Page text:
Vehicle searched improperly and police used excessive force


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While patrolling San Antonio at about 5:00 a.m., Officer Carl Kerawalla spotted an Enterprise box truck. It was parked on private property behind a strip mall, with its driver’s side door open. Jose Castro, a delivery driver, had parked the truck to take a nap while on break from delivering animal supplies to veterinary clinics. Kerawalla, a plainclothes officer in an unmarked police car, parked behind Castro’s truck and ran its license plates. The vehicle was not listed as stolen. Still, Kerawalla’s suspicion lingered, and he called for backup.

Uniformed officers Michael Thornton and Kimberly Kory soon arrived in police cruisers. Thornton called out to the truck requesting its occupants to exit. There was no immediate response. Thornton drew his service weapon and pointed it toward the truck’s cab. Castro was startled and unsure whether these intruders were truly police officers. Castro refused to get out of the truck, but he explained to the police his delivery break and asked the officers in broken English “what kinda of police you are?” Castro was confused by the commotion and called 911 to request police intervention.

He then turned on his truck’s emergency flashing lights so that dispatched officers could find and assist him. Meanwhile, the officers continued to command Castro to exit his vehicle. At some point, Thornton requested that dispatch send Shawn King, an officer who speaks Spanish.

Kerawalla then approached the truck from the passenger door and pointed his AR-15 at Castro’s forehead. At this point King arrived. He and Thornton approached the driver’s side cab and attempted to remove Castro. Castro pulled away from the officers and flailed his arms to avoid being removed from his truck. King struck Castro in the head and leg and then subdued him by pointing his pistol at Castro’s head. Once Castro was out of the truck, King twice struck Castro’s left arm, Thornton executed a leg sweep, and Kerawalla helped them both take Castro to the ground to handcuff him. While Kerawalla handcuffed Castro, King and Thornton applied pain compliance techniques to Castro’s back, neck, wrists, arms, knees, and shoulders. The handcuffs—which the officers left on Castro for over an hour—caused swelling, numbness, pain, and visible trauma on Castro’s hands for over five hours after the incident. Kory testified that even at this point in the incident that he still did not know whether Castro was engaged in or about to engage in criminal activity.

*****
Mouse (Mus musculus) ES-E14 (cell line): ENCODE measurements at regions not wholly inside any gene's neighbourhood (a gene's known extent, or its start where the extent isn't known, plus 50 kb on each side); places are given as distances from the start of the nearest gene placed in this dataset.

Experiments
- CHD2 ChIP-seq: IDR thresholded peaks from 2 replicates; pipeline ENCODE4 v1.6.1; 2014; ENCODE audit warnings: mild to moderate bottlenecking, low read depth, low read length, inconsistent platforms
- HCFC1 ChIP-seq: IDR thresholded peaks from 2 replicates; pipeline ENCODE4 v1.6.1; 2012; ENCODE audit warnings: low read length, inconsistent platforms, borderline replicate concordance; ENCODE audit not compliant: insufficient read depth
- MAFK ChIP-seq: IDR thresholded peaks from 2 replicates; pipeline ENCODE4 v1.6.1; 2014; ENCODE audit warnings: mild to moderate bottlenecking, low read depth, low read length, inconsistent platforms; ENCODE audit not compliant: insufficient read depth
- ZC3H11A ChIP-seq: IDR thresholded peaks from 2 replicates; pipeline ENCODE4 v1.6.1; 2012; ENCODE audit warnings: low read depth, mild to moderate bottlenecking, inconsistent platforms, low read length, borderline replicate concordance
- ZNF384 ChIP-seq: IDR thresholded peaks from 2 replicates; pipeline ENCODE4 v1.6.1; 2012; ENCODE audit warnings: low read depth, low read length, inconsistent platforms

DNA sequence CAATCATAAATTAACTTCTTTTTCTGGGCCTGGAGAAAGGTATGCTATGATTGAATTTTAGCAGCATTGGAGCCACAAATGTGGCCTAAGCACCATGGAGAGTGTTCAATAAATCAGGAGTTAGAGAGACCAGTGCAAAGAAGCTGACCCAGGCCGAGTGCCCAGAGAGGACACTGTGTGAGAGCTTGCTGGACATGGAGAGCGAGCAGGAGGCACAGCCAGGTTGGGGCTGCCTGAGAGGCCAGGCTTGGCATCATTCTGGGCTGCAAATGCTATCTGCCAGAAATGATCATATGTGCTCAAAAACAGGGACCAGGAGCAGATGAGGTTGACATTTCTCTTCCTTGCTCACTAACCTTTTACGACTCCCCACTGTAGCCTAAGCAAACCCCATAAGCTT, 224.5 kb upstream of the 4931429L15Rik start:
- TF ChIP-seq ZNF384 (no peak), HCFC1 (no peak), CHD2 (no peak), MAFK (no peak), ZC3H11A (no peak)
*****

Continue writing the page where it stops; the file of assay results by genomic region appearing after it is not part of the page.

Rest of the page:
During the confrontation, no officer perceived an immediate threat to the safety of his life or saw Castro with a weapon. While Castro was handcuffed on the ground and out of reach of the truck, Kory searched the truck’s cab. Kory located manifests that corroborated Castro’s story, but she did not inform the other officers. King, Kerawalla, and Thornton also searched the truck’s cab and cargo hold. Thornton radioed for a K-9 unit to search Castro’s truck for narcotics. No officer attempted to log or inventory the items found in Castro’s truck. At some point, an officer placed Castro in the back of a police cruiser at the scene.

After half an hour of investigating, an officer called out that the scene was clear, meaning there was no evidence of illegal activity. Half an hour later, an assistant district attorney telephonically informed Thornton that the officers had lacked probable cause to search Castro and that the district attorney would not accept charges against him. Thornton then pulled a handcuffed Castro out of the police cruiser and verbally harassed him before releasing him. None of the officers intervened on Castro’s behalf during the incident. Hours later, Castro sought medical care at a local hospital for pain and swelling stemming from the assault. Castro testified that the encounter had caused him to experience mental and emotional distress, nightmares, and physical pain, which have affected his professional and personal life.

Castro sued Kory, Thornton, Kerawalla, and King for claims under the Fourth and Fourteenth Amendments. The district court denied the officers’ qualified immunity as to a) the claimed prolonged arrest of Castro (5th reversed); b) the search of Castro’s truck (5th affirmed); c) excessive force (5th affirmed), and the failure to intervene (5th affirmed).


A. Prolonged arrest

As earlier stated, the officers arrested Castro after he refused to exit his vehicle and held him arrested for over an hour, including approximately 45 minutes after they had cleared the scene and concluded their evidentiary mission.

We begin with the fundamental premise that to make a lawful arrest, an officer must have probable cause to believe the suspect committed a crime. Probable cause exists when the totality of facts and circumstances within a police officer’s knowledge at the moment of arrest are sufficient for a reasonable person to conclude that the suspect had committed or was committing an offense.